TRENTON – The state’s highest court is hearing oral arguments this morning regarding a Superior Court judge’s legal challenge of New Jersey’s landmark overhaul of pension and benefit contributions for state employees.
Attorneys for Judge Paul DePascale are expected to argue that Gov. Chris Christie and the state Legislature are illegally forcing judges to take a salary cut by forcing them to pay more into their pension and health care benefits.
Most state judges pay about 3 percent of their salary. The new reforms will require them to pay 12 percent over the course of a seven year phase-in period.
DePascale and his attorneys say the state Constitution strictly prohibits judges being forced to take a pay cut while serving on the bench.
“The question is once you give it during term of office, can you diminish it?” Justice Barry Albin asked Assistant Attorney General Robert Lougy, who is representing the state.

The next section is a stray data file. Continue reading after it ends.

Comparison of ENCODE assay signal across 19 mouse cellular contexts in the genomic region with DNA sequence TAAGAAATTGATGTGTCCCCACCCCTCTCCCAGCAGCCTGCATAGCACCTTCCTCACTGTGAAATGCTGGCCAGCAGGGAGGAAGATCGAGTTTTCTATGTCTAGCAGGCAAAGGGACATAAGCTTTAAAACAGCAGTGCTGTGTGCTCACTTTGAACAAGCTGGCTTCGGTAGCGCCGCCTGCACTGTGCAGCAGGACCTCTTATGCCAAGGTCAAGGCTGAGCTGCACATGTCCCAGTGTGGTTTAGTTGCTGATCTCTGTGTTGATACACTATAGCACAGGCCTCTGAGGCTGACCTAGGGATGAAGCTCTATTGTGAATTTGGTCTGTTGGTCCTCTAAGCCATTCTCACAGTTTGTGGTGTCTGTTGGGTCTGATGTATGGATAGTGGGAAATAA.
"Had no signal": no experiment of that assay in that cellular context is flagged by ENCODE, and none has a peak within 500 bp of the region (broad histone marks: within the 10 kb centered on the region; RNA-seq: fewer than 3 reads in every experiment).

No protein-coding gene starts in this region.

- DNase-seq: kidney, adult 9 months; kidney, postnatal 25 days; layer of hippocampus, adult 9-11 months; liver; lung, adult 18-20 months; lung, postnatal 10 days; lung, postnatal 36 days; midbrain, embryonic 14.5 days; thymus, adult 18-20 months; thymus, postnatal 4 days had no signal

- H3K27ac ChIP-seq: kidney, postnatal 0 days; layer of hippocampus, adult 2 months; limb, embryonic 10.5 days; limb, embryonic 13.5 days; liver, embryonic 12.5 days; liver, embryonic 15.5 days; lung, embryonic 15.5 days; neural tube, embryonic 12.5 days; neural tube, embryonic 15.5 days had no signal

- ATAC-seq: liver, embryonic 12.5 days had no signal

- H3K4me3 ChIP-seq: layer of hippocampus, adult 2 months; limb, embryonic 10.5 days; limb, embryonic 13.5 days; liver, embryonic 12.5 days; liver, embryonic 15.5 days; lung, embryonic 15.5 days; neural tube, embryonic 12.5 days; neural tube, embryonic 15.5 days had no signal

“The salary has not been changed here,” said Lougy, explaining in his opening remarks that salary and compensation are not mutually exclusive.
The article of the state Constitution being cited this morning reads: “The justices of the Supreme Court … shall receive for their services such salaries as may be provided by law, which shall not be diminished during the term of their appointment.”
There are about a half million public employees in New Jersey. Judges and justices make up roughly 400 of those individuals, according to Lougy.